A PSP94-derived peptide PCK3145 inhibits MMP-9 secretion and triggers CD44 cell surface shedding: Implication in tumor metastasis

Borhane Annabi, Mounia Bouzeghrane, Jean Christophe Currie, Robert Hawkins, Hélène Dulude, Luc Daigneault, Marcia Ruiz, Jan Wisniewski, Seema Garde, Shafaat A. Rabbani, Chandra Panchal, Jinzi J. Wu, Richard Béliveau

    Research output: Contribution to journalArticlepeer-review


    Purpose: PCK3145 is a synthetic peptide corresponding to amino acids 31-45 of prostate secretory protein 94, which can reduce experimental skeletal metastases and prostate tumor growth in vivo. Part of its biological action involves the reduction of circulating plasma matrix metalloproteinase (MMP)-9, a crucial mediator in extracellular matrix (ECM) degradation during tumor metastasis and cancer cell invasion. The antimetastatic mechanism of action of PCK3145 is however, not understood. Experimental design: HT-1080 fibrosarcoma cells were treated with PCK3145, and cell lysates used for immunoblot analysis of small GTPase RhoA and membrane type (MT)1-MMP protein expression. Conditioned media was used to monitor soluble MMP-9 gelatinolytic activity by zymography and protein expression by immunoblotting. RT-PCR was used to assess RhoA, MT1-MMP, MMP-9, RECK, and CD44 gene expression. Flow cytometry was used to monitor cell surface expression of CD44 and of membrane-bound MMP-9. Cell adhesion was performed on different purified ECM proteins, while cell migration was specifically performed on hyaluronic acid (HA). Results: We found that PCK3145 inhibited HT-1080 cell adhesion onto HA, laminin-1, and type-I collagen suggesting the common implication of the cell surface receptor CD44. In fact, PCK3145 triggered the shedding of CD44 from the cell surface into the conditioned media. PCK3145 also inhibited MMP-9 secretion and binding to the cell surface. This effect was correlated to increased RhoA and MT1-MMP gene and protein expression. Conclusions: Our data suggest that PCK3145 may antagonize tumor cell metastatic processes by inhibiting both MMP-9 secretion and its potential binding to its cell surface docking receptor CD44. Such mechanism may involve RhoA signaling and increase in MT1-MMP-mediated CD44 shedding. Together with its beneficial effects in clinical trials, this is the first demonstration of PCK3145 acting as a MMP secretion inhibitor. © Springer 2005.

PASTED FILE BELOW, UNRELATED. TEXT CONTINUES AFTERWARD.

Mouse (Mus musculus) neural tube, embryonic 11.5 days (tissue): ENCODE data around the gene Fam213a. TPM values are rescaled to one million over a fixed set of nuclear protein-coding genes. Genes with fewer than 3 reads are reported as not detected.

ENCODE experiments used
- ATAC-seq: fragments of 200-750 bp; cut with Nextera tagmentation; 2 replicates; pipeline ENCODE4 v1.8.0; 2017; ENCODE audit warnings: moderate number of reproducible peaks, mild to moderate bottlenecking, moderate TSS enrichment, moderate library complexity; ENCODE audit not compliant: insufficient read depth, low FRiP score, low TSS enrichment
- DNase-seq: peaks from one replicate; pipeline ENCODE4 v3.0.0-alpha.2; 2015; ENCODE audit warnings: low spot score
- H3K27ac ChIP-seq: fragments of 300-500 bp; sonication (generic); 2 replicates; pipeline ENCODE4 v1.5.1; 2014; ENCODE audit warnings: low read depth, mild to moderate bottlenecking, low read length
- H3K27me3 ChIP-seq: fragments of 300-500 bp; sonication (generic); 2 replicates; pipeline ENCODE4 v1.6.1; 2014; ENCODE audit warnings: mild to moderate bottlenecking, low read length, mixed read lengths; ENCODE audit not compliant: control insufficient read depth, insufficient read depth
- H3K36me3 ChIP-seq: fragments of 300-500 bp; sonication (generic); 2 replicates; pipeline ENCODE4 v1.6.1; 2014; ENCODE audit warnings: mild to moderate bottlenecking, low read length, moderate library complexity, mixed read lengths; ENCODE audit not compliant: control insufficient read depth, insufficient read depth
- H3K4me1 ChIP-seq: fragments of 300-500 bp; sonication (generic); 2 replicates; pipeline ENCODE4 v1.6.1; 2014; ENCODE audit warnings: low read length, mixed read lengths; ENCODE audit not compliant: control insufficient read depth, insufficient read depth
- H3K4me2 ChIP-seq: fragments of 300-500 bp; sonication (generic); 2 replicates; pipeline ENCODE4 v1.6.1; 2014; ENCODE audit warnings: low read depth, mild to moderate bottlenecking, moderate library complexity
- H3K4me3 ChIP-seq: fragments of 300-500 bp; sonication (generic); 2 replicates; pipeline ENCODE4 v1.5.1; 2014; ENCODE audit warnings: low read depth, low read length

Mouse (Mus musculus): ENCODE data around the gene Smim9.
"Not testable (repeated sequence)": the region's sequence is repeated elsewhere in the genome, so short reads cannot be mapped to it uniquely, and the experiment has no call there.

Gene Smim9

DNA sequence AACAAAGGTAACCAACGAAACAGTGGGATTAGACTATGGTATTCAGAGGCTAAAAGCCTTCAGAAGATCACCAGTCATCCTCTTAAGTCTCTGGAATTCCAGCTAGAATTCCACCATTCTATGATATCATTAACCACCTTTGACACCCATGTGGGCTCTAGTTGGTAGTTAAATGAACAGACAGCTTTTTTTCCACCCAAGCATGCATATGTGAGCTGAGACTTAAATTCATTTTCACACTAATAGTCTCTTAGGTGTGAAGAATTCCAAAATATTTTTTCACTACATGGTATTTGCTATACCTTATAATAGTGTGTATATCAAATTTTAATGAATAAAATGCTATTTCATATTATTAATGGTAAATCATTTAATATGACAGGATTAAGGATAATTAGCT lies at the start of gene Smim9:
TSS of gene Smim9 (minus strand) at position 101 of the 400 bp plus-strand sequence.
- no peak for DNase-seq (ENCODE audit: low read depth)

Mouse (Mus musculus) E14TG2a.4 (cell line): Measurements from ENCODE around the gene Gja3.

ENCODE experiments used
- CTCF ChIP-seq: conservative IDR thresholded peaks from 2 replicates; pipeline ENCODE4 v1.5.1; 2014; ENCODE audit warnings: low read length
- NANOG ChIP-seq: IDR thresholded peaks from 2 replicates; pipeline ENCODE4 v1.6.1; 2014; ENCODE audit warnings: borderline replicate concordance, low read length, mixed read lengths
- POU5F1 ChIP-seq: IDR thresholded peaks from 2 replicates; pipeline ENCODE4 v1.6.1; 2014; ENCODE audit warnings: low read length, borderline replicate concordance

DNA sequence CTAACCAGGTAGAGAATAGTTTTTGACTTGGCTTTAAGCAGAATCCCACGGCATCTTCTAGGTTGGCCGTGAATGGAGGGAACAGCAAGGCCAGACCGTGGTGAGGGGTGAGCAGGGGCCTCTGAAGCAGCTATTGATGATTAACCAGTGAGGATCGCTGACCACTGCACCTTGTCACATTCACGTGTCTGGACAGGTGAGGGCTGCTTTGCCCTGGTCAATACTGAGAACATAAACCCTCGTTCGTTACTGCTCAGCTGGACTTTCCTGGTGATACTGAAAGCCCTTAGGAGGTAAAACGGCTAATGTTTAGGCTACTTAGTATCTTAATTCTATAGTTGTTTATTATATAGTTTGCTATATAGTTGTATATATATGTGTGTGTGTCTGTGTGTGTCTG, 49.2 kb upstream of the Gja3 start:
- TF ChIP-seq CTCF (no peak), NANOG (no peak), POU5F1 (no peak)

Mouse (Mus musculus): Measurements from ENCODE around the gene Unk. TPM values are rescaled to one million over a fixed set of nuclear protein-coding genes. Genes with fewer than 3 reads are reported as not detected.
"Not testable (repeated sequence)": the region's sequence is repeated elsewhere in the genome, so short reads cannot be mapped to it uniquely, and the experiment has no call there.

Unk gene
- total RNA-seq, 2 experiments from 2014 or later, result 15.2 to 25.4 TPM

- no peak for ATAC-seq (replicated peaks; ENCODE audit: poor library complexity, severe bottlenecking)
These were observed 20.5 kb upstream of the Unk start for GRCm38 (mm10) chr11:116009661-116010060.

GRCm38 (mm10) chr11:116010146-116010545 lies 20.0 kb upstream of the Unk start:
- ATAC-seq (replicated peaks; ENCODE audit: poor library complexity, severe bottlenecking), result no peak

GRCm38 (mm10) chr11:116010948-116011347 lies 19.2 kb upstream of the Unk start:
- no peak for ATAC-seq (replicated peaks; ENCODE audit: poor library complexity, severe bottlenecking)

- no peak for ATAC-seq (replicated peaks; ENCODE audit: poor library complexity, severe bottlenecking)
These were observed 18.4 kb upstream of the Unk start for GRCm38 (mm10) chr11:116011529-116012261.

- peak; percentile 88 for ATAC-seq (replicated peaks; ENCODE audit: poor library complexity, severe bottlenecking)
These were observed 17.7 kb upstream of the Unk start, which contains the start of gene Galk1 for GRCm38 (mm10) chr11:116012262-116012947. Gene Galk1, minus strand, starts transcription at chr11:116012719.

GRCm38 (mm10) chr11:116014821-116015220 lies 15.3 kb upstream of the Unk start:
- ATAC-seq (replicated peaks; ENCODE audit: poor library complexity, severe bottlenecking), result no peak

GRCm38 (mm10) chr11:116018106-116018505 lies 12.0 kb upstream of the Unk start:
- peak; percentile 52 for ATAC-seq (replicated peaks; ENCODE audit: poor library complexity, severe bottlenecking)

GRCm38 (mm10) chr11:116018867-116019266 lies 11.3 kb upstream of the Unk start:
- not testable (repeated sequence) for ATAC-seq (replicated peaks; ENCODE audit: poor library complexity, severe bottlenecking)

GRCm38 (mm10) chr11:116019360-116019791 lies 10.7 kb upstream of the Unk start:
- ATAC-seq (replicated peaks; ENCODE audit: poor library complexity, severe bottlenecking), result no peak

Original languageEnglish
    Pages (from-to)429-439
    Number of pages10
    JournalClinical and Experimental Metastasis
    Issue number5
    Publication statusPublished - Sept 2005


    • CD44
    • Metastasis
    • MMP-9
    • MT1-MMP
    • Prostate cancer
    • RhoA


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